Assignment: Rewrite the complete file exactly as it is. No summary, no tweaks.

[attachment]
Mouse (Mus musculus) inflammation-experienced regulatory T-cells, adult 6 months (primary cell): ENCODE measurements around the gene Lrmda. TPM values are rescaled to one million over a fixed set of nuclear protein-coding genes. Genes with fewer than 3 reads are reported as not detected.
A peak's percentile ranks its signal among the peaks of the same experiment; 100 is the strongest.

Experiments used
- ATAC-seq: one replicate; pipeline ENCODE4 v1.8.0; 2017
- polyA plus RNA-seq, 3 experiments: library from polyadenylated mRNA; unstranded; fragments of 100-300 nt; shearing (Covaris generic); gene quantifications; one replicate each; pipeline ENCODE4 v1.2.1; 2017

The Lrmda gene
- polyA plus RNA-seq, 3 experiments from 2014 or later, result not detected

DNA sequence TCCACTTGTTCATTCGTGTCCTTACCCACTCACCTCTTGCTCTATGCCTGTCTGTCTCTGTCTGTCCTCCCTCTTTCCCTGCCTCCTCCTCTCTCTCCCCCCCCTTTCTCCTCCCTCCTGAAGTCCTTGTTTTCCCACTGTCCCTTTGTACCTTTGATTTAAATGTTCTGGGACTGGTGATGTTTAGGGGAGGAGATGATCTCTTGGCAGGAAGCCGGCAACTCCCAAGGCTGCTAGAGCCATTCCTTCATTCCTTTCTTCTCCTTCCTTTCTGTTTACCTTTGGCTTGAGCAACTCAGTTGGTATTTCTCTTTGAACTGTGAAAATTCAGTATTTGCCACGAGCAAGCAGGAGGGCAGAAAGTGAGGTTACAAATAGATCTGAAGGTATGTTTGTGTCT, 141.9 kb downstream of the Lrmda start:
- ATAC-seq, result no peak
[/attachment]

Mouse (Mus musculus) inflammation-experienced regulatory T-cells, adult 6 months (primary cell): ENCODE measurements around the gene Lrmda. TPM values are rescaled to one million over a fixed set of nuclear protein-coding genes. Genes with fewer than 3 reads are reported as not detected.
A peak's percentile ranks its signal among the peaks of the same experiment; 100 is the strongest.

Experiments used
- ATAC-seq: one replicate; pipeline ENCODE4 v1.8.0; 2017
- polyA plus RNA-seq, 3 experiments: library from polyadenylated mRNA; unstranded; fragments of 100-300 nt; shearing (Covaris generic); gene quantifications; one replicate each; pipeline ENCODE4 v1.2.1; 2017

The Lrmda gene
- polyA plus RNA-seq, 3 experiments from 2014 or later, result not detected

DNA sequence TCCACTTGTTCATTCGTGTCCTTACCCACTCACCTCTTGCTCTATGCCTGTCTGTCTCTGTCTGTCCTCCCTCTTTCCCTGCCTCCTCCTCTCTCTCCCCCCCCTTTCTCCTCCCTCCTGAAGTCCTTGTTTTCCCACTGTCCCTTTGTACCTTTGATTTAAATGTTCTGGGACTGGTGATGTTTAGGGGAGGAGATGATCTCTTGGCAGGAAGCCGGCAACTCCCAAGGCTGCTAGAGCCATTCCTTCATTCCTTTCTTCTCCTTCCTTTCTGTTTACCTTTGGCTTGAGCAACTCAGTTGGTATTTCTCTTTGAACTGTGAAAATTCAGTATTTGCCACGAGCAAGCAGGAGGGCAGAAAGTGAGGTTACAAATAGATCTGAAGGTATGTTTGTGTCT, 141.9 kb downstream of the Lrmda start:
- ATAC-seq, result no peak